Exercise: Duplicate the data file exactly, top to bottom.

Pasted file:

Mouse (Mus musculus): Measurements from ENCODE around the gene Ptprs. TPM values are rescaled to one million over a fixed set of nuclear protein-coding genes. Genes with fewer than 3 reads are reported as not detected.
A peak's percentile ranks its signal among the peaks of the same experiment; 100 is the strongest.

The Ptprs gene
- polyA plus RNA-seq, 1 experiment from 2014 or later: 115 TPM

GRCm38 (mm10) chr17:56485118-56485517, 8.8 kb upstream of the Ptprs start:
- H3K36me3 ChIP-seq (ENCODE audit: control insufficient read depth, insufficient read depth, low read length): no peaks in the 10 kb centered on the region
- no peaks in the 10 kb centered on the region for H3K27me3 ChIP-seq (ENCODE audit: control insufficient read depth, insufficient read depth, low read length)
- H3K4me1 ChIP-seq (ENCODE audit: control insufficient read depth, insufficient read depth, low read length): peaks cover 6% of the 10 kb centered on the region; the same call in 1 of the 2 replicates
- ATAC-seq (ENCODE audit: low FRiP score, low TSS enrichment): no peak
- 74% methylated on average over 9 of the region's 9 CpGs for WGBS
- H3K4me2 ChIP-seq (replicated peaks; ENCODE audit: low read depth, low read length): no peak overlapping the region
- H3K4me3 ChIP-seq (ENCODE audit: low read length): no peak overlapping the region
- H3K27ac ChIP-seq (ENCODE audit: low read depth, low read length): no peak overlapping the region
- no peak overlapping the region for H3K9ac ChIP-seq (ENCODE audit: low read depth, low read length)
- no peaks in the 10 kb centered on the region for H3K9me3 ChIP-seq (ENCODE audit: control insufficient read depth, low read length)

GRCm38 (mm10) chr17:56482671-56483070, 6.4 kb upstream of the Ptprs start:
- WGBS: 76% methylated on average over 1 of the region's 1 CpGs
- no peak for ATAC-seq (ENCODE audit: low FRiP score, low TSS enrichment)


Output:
Mouse (Mus musculus): Measurements from ENCODE around the gene Ptprs. TPM values are rescaled to one million over a fixed set of nuclear protein-coding genes. Genes with fewer than 3 reads are reported as not detected.
A peak's percentile ranks its signal among the peaks of the same experiment; 100 is the strongest.

The Ptprs gene
- polyA plus RNA-seq, 1 experiment from 2014 or later: 115 TPM

GRCm38 (mm10) chr17:56485118-56485517, 8.8 kb upstream of the Ptprs start:
- H3K36me3 ChIP-seq (ENCODE audit: control insufficient read depth, insufficient read depth, low read length): no peaks in the 10 kb centered on the region
- no peaks in the 10 kb centered on the region for H3K27me3 ChIP-seq (ENCODE audit: control insufficient read depth, insufficient read depth, low read length)
- H3K4me1 ChIP-seq (ENCODE audit: control insufficient read depth, insufficient read depth, low read length): peaks cover 6% of the 10 kb centered on the region; the same call in 1 of the 2 replicates
- ATAC-seq (ENCODE audit: low FRiP score, low TSS enrichment): no peak
- 74% methylated on average over 9 of the region's 9 CpGs for WGBS
- H3K4me2 ChIP-seq (replicated peaks; ENCODE audit: low read depth, low read length): no peak overlapping the region
- H3K4me3 ChIP-seq (ENCODE audit: low read length): no peak overlapping the region
- H3K27ac ChIP-seq (ENCODE audit: low read depth, low read length): no peak overlapping the region
- no peak overlapping the region for H3K9ac ChIP-seq (ENCODE audit: low read depth, low read length)
- no peaks in the 10 kb centered on the region for H3K9me3 ChIP-seq (ENCODE audit: control insufficient read depth, low read length)

GRCm38 (mm10) chr17:56482671-56483070, 6.4 kb upstream of the Ptprs start:
- WGBS: 76% methylated on average over 1 of the region's 1 CpGs
- no peak for ATAC-seq (ENCODE audit: low FRiP score, low TSS enrichment)